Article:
- The Washington Times - Wednesday, February 6, 2002

Major League Baseball yesterday postponed its effort to eliminate two teams for 2002, temporarily ending one of the sport's strangest and most angst-filled chapters. The move means all 30 MLB teams will play this season, but owners again will seek to pare down for 2003.
The announcement, expected for weeks, comes a day after Monday's decision by the Minnesota Supreme Court not to hear baseball's appeal of a lower court ruling mandating that the Minnesota Twins play at the Metrodome this season. The Twins and Montreal Expos had been the primary targets of contraction, which the owners approved by a 28-0 vote in November to help stem the sport's alarming fiscal and competitive disparities among teams.
The players union quickly filed a labor grievance against the contraction effort, fearing the loss of more than 50 big league jobs. Fans nationwide protested the decision. And both houses of Congress began pursuing legislation to roll back the game's 80-year-old antitrust exemption in response to the move.
But the court decision mandating that the Twins remain in existence this year marked the most punishing blow to an effort unseen in baseball since 1899.
"While the clubs would have preferred to contract for 2002 and begin addressing the economic issues immediately, events outside of our direct control, including [Mondays] court decision in Minnesota, have required us to move the date of contraction to 2003," MLB commissioner Bud Selig said. "We remain committed to obtaining competitive balance in the game, which fans in our markets say is the top priority, and will take the steps necessary to achieve it."
By wiping out two teams, the owners' theory was that wealthier teams would need to spend less to subsidize weaker clubs through revenue sharing. And teams unable to keep up with the economics of the sport would receive a quick and less painful exit than bankruptcy.
The players union, predictably, cheered yesterday's move. The two long-battling sides recently began negotiations toward a new collective bargaining agreement. The previous accord expired in November, and contraction undoubtedly will be central in talks this spring and summer.
"We are pleased that the 2002 season will proceed with 30 teams, and anticipate an exciting year," union chief Donald Fehr said. "However, it is regrettable that the clubs continue to assert that they can and will act unilaterally rather than by negotiation and agreement."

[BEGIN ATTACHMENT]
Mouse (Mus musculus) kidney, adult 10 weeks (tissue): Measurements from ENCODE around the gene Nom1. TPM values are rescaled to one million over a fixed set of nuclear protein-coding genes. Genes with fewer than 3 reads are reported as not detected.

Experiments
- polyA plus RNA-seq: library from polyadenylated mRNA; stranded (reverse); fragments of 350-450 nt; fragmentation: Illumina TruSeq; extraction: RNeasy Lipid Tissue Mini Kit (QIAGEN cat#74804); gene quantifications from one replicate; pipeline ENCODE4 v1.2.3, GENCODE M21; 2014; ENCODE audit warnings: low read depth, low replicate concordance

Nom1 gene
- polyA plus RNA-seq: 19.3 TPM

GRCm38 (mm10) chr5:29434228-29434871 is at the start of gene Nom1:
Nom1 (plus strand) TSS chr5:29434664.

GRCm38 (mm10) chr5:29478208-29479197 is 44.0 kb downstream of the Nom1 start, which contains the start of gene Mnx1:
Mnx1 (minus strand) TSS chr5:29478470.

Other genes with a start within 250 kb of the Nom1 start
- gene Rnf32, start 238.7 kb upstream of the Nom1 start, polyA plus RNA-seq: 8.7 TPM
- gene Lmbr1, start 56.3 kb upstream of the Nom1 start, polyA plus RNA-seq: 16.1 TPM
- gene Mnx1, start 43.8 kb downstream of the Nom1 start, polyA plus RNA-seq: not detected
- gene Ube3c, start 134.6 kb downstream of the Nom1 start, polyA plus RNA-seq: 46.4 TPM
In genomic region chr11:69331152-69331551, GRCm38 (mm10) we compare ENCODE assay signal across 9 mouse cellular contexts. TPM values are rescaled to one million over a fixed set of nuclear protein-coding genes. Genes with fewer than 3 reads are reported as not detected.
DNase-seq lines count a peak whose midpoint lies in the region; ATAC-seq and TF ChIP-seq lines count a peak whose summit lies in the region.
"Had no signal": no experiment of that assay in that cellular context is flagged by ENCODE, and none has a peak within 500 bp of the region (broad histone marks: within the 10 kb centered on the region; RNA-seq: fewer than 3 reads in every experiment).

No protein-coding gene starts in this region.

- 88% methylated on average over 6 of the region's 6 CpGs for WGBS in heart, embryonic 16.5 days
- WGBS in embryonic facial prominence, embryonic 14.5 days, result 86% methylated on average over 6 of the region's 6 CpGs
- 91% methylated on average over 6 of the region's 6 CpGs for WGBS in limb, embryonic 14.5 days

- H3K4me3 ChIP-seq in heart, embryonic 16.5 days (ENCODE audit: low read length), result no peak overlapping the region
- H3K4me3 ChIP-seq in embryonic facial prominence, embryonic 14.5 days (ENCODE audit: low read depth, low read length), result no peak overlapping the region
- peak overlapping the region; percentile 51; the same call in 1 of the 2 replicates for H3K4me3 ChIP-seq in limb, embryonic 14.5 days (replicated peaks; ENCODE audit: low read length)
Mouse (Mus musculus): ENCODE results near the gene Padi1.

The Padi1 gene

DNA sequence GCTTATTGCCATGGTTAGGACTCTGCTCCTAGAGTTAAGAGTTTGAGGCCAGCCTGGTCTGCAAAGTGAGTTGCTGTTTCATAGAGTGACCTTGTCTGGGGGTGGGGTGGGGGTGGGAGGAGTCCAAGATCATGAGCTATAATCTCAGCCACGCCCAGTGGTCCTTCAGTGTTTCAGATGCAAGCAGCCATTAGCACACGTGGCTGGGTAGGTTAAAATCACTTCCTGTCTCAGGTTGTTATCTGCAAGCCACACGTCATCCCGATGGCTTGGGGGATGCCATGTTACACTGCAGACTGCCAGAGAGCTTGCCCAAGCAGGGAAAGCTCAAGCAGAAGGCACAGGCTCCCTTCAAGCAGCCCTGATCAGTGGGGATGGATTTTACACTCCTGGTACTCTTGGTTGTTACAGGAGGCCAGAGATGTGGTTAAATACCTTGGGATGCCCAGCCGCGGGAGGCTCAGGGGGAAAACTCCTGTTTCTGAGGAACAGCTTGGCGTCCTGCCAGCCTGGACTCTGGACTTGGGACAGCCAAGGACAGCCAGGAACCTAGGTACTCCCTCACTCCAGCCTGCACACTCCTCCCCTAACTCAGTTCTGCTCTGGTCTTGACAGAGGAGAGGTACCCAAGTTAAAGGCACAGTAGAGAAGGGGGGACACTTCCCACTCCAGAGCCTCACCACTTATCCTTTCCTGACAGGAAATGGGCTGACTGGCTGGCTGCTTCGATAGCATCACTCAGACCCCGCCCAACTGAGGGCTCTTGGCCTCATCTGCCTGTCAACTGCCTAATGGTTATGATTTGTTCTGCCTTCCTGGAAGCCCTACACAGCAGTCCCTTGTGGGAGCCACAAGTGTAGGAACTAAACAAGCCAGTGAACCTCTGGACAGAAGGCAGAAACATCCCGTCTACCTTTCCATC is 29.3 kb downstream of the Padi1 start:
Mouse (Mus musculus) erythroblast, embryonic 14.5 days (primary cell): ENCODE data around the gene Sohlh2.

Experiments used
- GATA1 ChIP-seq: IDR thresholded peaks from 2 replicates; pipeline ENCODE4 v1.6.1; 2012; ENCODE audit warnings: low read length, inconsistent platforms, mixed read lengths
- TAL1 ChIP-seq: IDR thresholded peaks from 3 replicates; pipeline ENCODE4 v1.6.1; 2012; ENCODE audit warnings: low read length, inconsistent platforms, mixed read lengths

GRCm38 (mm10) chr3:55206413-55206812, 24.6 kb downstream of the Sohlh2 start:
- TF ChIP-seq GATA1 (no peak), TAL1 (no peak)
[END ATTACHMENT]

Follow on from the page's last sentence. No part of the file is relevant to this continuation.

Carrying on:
The news represents a temporary jolt of good news for District and Northern Virginia-based efforts to bring baseball back to the area. Baseball still aims to cut two, and perhaps ultimately four, teams, and MLB officials last month refused bids from both financier Fred Malek and telecommunications executive William Collins to buy the Expos on the condition of a move to Washington in 2003.
But as long as 30 teams remain alive, that leaves a full complement of potential teams for relocation, the local groups say.
"All the candidates [for a move] are still candidates," said Bobby Goldwater, executive director of the D.C. Sports & Entertainment Commission. The board runs RFK Stadium and is working with a group led by Malek for a District-based team. "This, at the very least, crystallizes the landscape for 2002."
Until some ultimate resolution is reached on contraction, the Expos will be run by Major League Baseball. The $120 million sale of the Expos from owner Jeffrey Loria back to MLB will be approved Tuesday during an owners' meeting in Chicago. Loria is departing Montreal to purchase the Florida Marlins. The Expos are foremost on Washington's wish list for a team, given their MLB-worst revenue and attendance, and Selig last month called Washington a "prime candidate" for relocation. But a hard timeline for such a move has not been identified.
The Twins, meanwhile, still must gain a new stadium to become economically viable and remain in Minnesota. Alabama businessman Donald Watkins is seeking to buy the club and build a new ballpark in the Twin Cities, but his ability to complete a deal, and the club's future, remains in doubt.
"This is a stay of execution," Dave St. Peter, Twins senior vice president of business affairs, told Bloomberg News. "What we're able to do with that one-year reprieve is going to be the question."
Since the November contraction vote, the four teams foremost on baseball's endangered list Montreal, Minnesota, Tampa Bay and Oakland have been working in an odd state of limbo. Because of the cloud of contraction, none of these clubs made any significant offseason moves, ticket sales and other winter business were suspended and meaningful preparations for the upcoming season were few. And until yesterday, none of these teams could tell its fans with full certainty it would play in 2002.
Loria's pending purchase of the Marlins has kept that club off baseball's death row, but it, too, has not accomplished much since November.
Rep. John Conyers, Michigan Democrat, and Sen. Paul Wellstone, Minnesota Democrat, the two lead sponsors of the legislation to eliminate the antitrust exemption on matters of relocation and contraction, said yesterday they will press ahead. The Senate Judiciary Committee will hold a Feb. 13 hearing on the matter.
"I was proud to be one of the many Minnesotans that came together in opposing the owners putting their own profits above fan loyalty, and I will continue my efforts," Wellstone said.


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